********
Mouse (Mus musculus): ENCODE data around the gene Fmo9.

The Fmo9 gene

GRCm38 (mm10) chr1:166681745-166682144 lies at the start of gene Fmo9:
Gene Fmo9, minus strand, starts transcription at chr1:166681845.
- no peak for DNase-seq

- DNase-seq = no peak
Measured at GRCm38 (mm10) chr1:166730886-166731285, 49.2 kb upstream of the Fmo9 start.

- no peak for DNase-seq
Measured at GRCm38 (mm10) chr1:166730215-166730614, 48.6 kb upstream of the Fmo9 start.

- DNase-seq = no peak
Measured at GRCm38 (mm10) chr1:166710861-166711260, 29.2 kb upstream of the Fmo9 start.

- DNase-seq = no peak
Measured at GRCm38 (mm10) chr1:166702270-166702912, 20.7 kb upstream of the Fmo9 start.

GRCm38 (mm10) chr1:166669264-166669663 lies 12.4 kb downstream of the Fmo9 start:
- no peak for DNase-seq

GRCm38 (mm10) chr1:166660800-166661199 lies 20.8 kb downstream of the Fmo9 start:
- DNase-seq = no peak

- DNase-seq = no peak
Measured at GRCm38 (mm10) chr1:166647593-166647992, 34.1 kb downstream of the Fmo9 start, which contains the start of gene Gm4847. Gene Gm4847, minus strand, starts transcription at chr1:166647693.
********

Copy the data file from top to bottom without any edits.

Mouse (Mus musculus): ENCODE data around the gene Fmo9.

The Fmo9 gene

GRCm38 (mm10) chr1:166681745-166682144 lies at the start of gene Fmo9:
Gene Fmo9, minus strand, starts transcription at chr1:166681845.
- no peak for DNase-seq

- DNase-seq = no peak
Measured at GRCm38 (mm10) chr1:166730886-166731285, 49.2 kb upstream of the Fmo9 start.

- no peak for DNase-seq
Measured at GRCm38 (mm10) chr1:166730215-166730614, 48.6 kb upstream of the Fmo9 start.

- DNase-seq = no peak
Measured at GRCm38 (mm10) chr1:166710861-166711260, 29.2 kb upstream of the Fmo9 start.

- DNase-seq = no peak
Measured at GRCm38 (mm10) chr1:166702270-166702912, 20.7 kb upstream of the Fmo9 start.

GRCm38 (mm10) chr1:166669264-166669663 lies 12.4 kb downstream of the Fmo9 start:
- no peak for DNase-seq

GRCm38 (mm10) chr1:166660800-166661199 lies 20.8 kb downstream of the Fmo9 start:
- DNase-seq = no peak

- DNase-seq = no peak
Measured at GRCm38 (mm10) chr1:166647593-166647992, 34.1 kb downstream of the Fmo9 start, which contains the start of gene Gm4847. Gene Gm4847, minus strand, starts transcription at chr1:166647693.